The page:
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NJTV Feature: Working to Preserve Open Space to Protect Drinking Water

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Working to Preserve Open Space to Protect Drinking Water

By Michael Hill

“On the other side is the Napolitano property which we preserved in 2006. It’s about 200 acres,” said Barbara Heskins Davis, vice president of programs for the Land Conservancy of New Jersey.

Davis lists the open spaces her Land Conservancy of New Jersey is preserving in and around the Paulinskill Lake Wildlife Management Area — a huge chunk of Sussex County in the northwest corner of the state.

What’s at stake: protecting the wildlife and protecting the drinking water to residents of New Jersey and Pennsylvania.

“It’s really critical that we protect the most important lands for water quality and what we need is forests. And if you look behind me here, you see that leaf litter on the ground? That’s going to slow down the water and really filter it out and make it as clean as we need,” said Abby Weinberg, research director of the Open Space Institute.

These advocates insist what’s happening in Sussex — preserving land — is more cost effective than industrial ways of treating water. The proof, they say: the Open Spaces Initiative. Part of that draws on private donations to acquire land.

“We are making great progress and the William Penn Foundation has given the Open Space Institute $9 million to help make sure that happens,” Weinberg said.

“The challenge is with the appraised value of the land, making sure the land owner gets equity for their property. And we found that when we negotiate with the land owners and we’re able to provide them that equity so they see us as a good resource to be able to look to sell their property and in this case for preservation. I have to say that sometimes it comes down to a decision of the heart. A lot of the people live here because they love it here and they want to see that love and that legacy continue,” Davis said.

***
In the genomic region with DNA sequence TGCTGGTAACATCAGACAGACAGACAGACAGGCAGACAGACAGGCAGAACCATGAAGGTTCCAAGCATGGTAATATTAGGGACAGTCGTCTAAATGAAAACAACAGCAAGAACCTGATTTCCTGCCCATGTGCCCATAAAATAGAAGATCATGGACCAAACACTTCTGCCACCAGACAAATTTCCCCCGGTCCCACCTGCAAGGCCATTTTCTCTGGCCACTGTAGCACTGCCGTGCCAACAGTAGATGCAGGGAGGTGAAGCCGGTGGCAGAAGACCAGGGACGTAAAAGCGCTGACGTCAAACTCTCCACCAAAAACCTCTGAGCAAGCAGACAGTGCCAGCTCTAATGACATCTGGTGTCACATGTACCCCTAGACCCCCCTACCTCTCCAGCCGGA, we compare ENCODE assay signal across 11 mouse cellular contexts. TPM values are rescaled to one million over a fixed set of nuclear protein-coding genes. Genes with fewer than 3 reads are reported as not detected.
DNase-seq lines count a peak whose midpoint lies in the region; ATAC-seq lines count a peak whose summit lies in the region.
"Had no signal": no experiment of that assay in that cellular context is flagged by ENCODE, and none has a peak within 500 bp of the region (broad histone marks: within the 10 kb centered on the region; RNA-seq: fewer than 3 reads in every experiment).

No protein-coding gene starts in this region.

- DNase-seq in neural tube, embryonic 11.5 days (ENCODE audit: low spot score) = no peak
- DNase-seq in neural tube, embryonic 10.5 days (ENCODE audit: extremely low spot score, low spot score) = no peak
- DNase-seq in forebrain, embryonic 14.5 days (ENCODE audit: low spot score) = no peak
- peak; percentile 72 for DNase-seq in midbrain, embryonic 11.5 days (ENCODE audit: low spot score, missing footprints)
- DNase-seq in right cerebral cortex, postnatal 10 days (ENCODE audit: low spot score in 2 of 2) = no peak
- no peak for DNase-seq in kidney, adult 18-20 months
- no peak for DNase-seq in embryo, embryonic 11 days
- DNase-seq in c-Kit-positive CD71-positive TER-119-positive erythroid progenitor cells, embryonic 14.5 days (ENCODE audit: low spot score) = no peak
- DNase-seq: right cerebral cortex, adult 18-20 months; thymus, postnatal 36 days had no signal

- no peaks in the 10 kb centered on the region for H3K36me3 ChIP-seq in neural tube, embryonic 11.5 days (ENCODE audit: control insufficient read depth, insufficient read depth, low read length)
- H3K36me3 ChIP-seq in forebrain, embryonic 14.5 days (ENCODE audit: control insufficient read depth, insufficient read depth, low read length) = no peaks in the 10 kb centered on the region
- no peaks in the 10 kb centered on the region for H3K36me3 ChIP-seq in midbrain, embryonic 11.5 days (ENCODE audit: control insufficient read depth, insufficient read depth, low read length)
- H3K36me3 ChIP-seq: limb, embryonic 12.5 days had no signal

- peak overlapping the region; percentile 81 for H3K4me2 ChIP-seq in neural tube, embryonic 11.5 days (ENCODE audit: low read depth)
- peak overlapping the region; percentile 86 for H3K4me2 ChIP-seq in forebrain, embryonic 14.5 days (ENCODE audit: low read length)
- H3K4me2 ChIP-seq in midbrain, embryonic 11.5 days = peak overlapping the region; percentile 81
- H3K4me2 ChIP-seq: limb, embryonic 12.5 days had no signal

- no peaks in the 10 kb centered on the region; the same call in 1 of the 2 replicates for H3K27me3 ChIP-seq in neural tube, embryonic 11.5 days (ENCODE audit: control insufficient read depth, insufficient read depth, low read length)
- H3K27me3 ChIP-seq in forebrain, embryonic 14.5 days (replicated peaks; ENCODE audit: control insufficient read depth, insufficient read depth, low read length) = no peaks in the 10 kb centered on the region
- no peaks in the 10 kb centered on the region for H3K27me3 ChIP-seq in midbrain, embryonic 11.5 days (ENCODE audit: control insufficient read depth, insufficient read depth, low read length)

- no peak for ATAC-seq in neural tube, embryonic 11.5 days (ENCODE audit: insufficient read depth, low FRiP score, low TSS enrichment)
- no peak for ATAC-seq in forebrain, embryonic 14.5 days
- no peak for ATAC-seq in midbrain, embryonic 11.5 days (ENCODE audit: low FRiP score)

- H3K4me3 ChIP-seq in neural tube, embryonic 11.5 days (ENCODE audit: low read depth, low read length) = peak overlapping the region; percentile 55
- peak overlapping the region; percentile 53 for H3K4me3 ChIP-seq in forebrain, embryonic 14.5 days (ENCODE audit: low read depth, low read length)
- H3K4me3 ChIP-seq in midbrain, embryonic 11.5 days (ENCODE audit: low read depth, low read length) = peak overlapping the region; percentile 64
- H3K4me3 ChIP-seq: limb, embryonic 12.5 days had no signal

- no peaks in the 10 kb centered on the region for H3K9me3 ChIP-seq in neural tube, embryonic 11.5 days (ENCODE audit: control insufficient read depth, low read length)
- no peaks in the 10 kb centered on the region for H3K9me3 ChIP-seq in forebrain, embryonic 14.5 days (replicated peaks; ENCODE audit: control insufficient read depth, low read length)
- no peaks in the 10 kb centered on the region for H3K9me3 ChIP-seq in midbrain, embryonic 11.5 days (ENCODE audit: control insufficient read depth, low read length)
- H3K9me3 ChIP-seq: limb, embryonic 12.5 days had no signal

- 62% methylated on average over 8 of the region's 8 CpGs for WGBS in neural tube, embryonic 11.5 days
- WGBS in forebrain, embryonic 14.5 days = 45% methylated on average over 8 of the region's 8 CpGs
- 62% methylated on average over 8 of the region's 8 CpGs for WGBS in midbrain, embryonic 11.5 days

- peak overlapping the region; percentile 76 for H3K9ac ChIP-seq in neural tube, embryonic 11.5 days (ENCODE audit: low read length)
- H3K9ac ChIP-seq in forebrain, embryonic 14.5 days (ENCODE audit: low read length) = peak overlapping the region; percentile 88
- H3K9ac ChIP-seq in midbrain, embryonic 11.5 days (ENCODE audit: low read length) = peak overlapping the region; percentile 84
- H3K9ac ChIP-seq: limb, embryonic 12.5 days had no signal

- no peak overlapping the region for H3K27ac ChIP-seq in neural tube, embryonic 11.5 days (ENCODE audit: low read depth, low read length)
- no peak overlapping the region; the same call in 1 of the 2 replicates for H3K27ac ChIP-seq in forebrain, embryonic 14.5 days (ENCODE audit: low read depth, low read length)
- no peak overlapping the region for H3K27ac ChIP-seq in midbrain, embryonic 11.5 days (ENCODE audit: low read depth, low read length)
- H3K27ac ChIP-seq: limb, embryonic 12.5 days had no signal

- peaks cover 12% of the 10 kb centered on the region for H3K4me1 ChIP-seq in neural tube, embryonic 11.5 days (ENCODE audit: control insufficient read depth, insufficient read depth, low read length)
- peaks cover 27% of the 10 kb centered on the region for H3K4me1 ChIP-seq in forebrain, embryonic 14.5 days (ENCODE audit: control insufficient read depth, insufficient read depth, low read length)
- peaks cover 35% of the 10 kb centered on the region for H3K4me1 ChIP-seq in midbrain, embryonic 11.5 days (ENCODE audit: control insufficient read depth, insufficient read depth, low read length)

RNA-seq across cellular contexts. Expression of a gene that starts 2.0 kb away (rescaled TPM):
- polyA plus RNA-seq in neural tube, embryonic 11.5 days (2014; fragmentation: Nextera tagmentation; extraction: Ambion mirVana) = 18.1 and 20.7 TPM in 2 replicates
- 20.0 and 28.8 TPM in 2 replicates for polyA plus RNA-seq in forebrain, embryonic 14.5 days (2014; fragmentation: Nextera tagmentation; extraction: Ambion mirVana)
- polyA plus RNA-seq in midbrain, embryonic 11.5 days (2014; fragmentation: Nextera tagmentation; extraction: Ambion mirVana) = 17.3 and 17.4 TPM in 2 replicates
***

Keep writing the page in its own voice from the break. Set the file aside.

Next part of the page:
Taxpayer dollars go in Sussex County’s Open Space Trust Fund. It allows the county to buy and maintain land for preservation and recreation.

Here in Sussex County, the support for protecting the water supply could be described as overwhelming based on what happened at the polls.

“We want to make sure that people connect to nature as well. We want to make sure that the open spaces are visible, that people can get out into them and enjoy them and see where their tax dollars are going. In the last Sussex County referendum we received over 70 percent support in favor of continuing the open space program,” said Sussex County Open Space Committee Chair Cliff Lundin.

Environmentalists say protecting the water supply competes with erosion, pollution and runoff. Add government policy to the equation.

“In order to really protect our clean water, we’re going to have to make sure there’s these public-private partnerships and it’s going to happen at the local level. We know that the erosion of our regulatory controls are at risk and unless we can ensure that we have places that are going to function regardless of regulatory change in filtering our clean water, we’re really in danger,” Weinberg said.

The efforts here and the success of acquiring thousands of acres of land for preservation raise the question of whether Sussex is a model for the rest of the state.

“This plan? Yes, Absolutely,” Lundin said.

“If you don’t invest now, it’s not going to be here,” Davis said